May is a time to celebrate our mothers and all the other women in our lives who have done so much for us over the years. A great way we can show our mothers and other older relatives our appreciation is to make sure they will have the financial assistance they need in retirement. Take time this month to have a conversation with your parents or others who may depend on you down the road about their caregiving needs and retirement plans. Helping them now will also help you in the long run. Visit the National Alliance for Caregiving for great resources on this topic.

    6. June – Take a vacation from your finances by paying yourself automatically.
    Put yourself at the top of your “payee” list. Regular automatic deductions from your paycheck or bank account into a savings, investing or retirement account will keep you on track toward your short and long-term financial goals. Commit to save as much as you can each month, but if you don’t feel like you have a lot to save, start small. Find a way to save even just $25 a month towards your retirement goals.

    7. July – Kick the summer doldrums by taking a long-term view.
    Summer months give us the opportunity to slow things down and appreciate the long days of summer. This is good time to think long-term about your retirement needs.  Take some time this month to play around with a retirement calculator and start to get a sense of what you will realistically need. Don’t let this task overwhelm you, but instead try plugging in different scenarios and allow yourself to plan for the future. A good calculator we recommend can be found at, specifically the Retirement Planner Calculator.

    8. August – Feeling the heat of debt?

    Let’s admit it; most of us have some pesky debt that is hanging over our heads. Take this month to face the heat and organize your debt. Resolve to stop adding to your debt and start making some headway on paying it off. Check out WISER’s Debt Warning Signs Fact Sheet to see where you fall when it comes to financial debt, and what you can do to start getting out of it.

    9. September – It’s back to school time, so educate yourself.
    If you are not already investing your money and feel overwhelmed by the thought of things like stocks, bonds, and mutual funds, then commit this month to educating yourself on these topics.  Read at least one book or informational booklet that covers the basics of investing.  You do not need to be an expert in finances to successfully plan and save for retirement; a little knowledge of the basics can go a long way. WISER’s booklet, “What Everyone Needs to Know About Money and Retirement” is a great place to start.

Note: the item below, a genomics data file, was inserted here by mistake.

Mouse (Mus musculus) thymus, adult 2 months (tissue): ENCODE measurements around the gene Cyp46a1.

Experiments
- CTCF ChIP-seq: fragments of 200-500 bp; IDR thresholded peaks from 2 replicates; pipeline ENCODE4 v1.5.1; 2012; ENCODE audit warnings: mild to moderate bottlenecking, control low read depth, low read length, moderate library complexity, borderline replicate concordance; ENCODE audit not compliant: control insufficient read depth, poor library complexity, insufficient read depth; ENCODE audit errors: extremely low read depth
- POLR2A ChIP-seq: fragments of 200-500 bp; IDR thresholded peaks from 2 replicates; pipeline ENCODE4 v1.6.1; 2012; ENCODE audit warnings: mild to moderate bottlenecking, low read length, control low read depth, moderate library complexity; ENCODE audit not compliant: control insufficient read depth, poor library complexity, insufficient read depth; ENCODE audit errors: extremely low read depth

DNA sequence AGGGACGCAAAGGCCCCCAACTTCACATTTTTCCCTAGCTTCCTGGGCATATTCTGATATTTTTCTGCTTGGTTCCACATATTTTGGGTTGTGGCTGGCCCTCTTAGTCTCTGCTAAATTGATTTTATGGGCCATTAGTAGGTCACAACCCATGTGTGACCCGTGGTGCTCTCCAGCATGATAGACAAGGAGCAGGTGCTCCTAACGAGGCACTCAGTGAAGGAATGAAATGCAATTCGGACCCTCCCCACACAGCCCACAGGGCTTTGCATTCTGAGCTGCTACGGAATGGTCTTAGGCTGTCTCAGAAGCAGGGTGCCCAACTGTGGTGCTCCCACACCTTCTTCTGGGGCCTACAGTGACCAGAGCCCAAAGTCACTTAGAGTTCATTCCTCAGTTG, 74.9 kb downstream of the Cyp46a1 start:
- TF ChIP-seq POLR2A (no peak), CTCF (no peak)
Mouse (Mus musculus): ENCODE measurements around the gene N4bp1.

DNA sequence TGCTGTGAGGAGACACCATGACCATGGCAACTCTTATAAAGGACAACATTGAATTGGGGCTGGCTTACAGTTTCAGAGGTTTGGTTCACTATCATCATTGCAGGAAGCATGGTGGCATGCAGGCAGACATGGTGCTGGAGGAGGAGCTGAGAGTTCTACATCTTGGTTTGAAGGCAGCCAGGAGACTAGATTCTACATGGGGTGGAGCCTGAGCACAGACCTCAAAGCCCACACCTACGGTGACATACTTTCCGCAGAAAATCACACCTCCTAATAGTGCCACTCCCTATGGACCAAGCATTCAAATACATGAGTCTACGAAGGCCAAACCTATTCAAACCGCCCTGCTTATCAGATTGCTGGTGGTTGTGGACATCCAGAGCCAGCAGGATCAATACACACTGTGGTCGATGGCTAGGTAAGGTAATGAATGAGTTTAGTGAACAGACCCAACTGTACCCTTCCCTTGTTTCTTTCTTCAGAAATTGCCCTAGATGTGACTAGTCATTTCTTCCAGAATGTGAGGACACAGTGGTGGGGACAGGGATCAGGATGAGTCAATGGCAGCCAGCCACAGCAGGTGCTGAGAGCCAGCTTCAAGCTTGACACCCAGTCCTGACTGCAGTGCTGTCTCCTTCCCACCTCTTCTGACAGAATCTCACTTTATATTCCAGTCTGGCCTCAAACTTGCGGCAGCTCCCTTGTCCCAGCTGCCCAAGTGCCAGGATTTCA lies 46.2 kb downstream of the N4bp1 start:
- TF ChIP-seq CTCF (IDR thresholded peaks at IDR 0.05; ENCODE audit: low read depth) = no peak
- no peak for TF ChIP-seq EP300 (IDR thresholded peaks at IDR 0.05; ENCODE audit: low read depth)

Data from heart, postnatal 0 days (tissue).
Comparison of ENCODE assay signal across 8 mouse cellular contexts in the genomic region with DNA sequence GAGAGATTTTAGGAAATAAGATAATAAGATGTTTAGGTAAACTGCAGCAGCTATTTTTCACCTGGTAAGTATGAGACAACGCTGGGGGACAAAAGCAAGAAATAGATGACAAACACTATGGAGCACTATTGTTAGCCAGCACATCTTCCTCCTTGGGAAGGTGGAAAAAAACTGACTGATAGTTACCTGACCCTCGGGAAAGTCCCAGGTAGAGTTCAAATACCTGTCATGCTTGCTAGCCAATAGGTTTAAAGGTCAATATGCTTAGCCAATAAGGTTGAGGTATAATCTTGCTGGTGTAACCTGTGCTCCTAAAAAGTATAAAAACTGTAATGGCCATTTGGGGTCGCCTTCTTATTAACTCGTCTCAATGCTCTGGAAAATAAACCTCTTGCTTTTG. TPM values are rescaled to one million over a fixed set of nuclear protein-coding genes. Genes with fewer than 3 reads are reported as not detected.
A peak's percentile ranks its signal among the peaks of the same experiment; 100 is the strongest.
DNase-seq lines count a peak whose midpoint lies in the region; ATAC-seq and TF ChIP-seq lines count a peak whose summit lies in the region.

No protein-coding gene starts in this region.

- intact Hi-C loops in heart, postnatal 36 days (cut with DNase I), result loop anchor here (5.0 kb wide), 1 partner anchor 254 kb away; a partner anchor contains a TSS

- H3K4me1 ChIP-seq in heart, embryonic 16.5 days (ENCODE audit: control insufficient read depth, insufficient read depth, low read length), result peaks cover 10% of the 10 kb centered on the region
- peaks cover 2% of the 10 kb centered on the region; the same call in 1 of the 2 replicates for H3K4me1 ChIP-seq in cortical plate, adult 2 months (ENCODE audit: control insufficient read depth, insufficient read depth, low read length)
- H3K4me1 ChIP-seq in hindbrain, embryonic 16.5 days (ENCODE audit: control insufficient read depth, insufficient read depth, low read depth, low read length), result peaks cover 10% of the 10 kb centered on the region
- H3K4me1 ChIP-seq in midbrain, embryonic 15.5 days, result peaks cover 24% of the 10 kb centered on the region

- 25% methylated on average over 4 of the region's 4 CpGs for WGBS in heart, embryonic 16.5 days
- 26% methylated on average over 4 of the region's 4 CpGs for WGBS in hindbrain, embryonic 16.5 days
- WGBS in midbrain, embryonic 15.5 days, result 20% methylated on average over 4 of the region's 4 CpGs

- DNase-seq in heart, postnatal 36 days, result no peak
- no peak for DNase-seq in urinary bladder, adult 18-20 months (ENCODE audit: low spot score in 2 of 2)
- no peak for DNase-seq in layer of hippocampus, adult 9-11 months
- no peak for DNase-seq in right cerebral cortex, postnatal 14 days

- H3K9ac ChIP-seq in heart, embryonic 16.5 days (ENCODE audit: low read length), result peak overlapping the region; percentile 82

10. October – Trick or Treat? Understand Financial Scams.

    Sometimes it’s hard to tell whether or not something is a great financial opportunity or just too good to be true. Use October as the time to educate yourself about financial scams and abuse that unfortunately happen more often then we’d like to think. WISER’s Too Good to Be True Checklist can help you spot a financial scam, and our Elder Financial Abuse Brief can also help you look out for those you love. Then share this information with a friend or family member to help protect them too!

    11. November – If you have benefits at work, give thanks! And learn how to maximize your options.

    For many companies and organizations, November is benefits enrollment season where you can sign up or make adjustments to your benefits. Take this month to learn more about your individual benefits and how you can make the most of them.  To help you think about this, check out WISER’s brochure “20 Ways to Take Advantage of Your Company Benefits Plan”.  If your company does not offer a benefits plan, take this time to research what you can do on your own, like opening an IRA (Individual Retirement Account).

    12. December – Celebrate your financial success.

    As the year comes to an end, celebrate all that you have accomplished this past year. Look back on all of the financial strides you have made and commit yourself to keeping up those goals and improving upon your success next year. If for some reason you were unable to meet your financial goals, then take this month to recommit to your financial future and to making each month count in 2012. One month at a time can make all the difference when it comes to saving for retirement.


    About Us

    WISER is a nonprofit organization that works to help women, educators and policymakers understand the important issues surrounding women's retirement income. WISER creates a variety of consumer publications including fact sheets, booklets and a quarterly newsletter that explain in easy-to-understand language the complex issues surrounding Social Security, divorce, pay equity, pensions, savings and investments, banking, home-ownership, long-term care and disability insurance.